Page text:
Our new seasonal literary magazine
“Introducing Capsule Stories” by Natasha Lioe was originally published on capsulebooks.com on January 17, 2019
We’re super excited to announce that we’re now accepting submissions for Capsule Stories, our seasonal literary magazine. If you’re a writer, or you know a writer, submit your short story or poem to us for a chance to be officially published in our magazine, to be released March 1.
We’ll be accepting short stories and poems and some select essays if they’re beautifully written. What we’re really looking for are stories that can touch the heart. Stories that come from the heart. Stories about love, identity, the self, the world, the human condition. Stories that show what living in this world as the human you are is like. We’re most interested in the voice of our generation.
Writing, for me, has always been a way to learn more about what I am feeling. In college it became, how do I depict the feelings of this one moment? And structuring an interesting character and narrative around that was the challenge. Sometimes feelings are elusive and confusing, and writing has always been able to illuminate why I was feeling a certain way, and how I can use that new knowledge to make decisions and improve my own life.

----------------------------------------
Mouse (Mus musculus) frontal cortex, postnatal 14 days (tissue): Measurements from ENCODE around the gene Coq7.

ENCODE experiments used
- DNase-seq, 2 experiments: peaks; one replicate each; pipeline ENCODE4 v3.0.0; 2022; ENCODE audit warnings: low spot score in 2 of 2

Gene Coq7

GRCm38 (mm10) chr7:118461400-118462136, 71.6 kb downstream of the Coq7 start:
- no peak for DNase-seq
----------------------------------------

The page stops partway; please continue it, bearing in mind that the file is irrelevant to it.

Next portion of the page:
We’ve been dreaming of a day when we can finally afford to launch this. Publishing is what we really want to do—and we want to change the status quo. Publishing is a ripoff for the writer, the true brains of the operation. I remember looking up how much a writer makes per book, when I was seriously considering becoming a writer for my career, and it’s abysmal. Writers make so little for the tremendous amount of joy, knowledge, thinking, and progress they bring to the world. I want to pay writers fairly. The norm for the percentage of royalties that a writer receives is between 5–15 percent of the net profit or the gross list price. For example, if a book is priced at $10, writers receive between $0.50-$1.50 per book sale. The rest of the profit is absorbed by the distributor, the retailer, and the publisher. You’ve probably seen all the razor brands, the clothing brands, the accessory brands, that are trying to do the same in their industry. But the book industry is largely untouched. We want to publish, print, and distribute the book, and give the writer at least 25 percent, if not more, of the revenue.
But this is a big dream that is still many steps away from being a reality. It starts with this literary magazine. With one story. With you.
Submit your short story, essay, or poems here.